In many countries, restrictions on the media are justified as necessary in the interest of national security. Such actions are taken either by weak governments that wish to cover up their wrongdoings or authoritarian regimes that for obvious reasons repudiate their citizens’ basic rights and freedoms. Without going into a debate as to whether Pakistan falls into either of the two categories, efforts may be made to discover the possibilities of protecting national security without imposing undesirable curbs on the media’s and the citizens’ fundamental rights to freedom of opinion, expression and information.
Pakistan’s media regulators and journalists both may seek guidance from the Johannesburg Principles on National Security, Freedom of Expression and Access to Information (UN Doc, E/CN.4/1996/39). The objective of these principles, adopted in 1995 by experts on international law, national security and human rights, is to “promote a clear recognition of the limited scope of restrictions on freedom of expression and freedom of information that may be imposed in the interest of national security, so as to discourage them from using the pretext of national security to place unjustified restrictions on the exercise of these freedoms”.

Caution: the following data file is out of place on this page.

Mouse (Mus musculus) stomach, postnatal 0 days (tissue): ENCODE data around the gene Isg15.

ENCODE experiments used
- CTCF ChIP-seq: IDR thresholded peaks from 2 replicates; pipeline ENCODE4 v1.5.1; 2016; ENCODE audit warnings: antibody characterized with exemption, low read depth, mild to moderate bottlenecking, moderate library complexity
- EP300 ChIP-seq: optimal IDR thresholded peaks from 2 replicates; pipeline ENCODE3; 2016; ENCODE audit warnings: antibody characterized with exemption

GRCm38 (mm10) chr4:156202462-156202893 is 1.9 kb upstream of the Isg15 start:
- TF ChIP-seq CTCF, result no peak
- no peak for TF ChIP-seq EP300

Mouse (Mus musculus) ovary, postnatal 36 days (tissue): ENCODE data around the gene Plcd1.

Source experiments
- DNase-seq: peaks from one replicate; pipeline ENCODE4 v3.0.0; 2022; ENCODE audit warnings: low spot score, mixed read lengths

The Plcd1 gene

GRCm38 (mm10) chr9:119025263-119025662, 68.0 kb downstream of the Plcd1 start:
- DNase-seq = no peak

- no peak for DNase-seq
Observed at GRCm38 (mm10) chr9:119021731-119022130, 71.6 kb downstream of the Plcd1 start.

While conceding that the exercise of the right to freedom of opinion, expression and information could be restricted on specific grounds, as established in international law, and for the protection of national security, the first principle says that no restriction on the ground of national security may be imposed “unless the government can demonstrate that the restriction is prescribed by law and is necessary in a democratic society to protect a legitimate national security interest. The burden of demonstrating the validity of the restriction rests with the government”.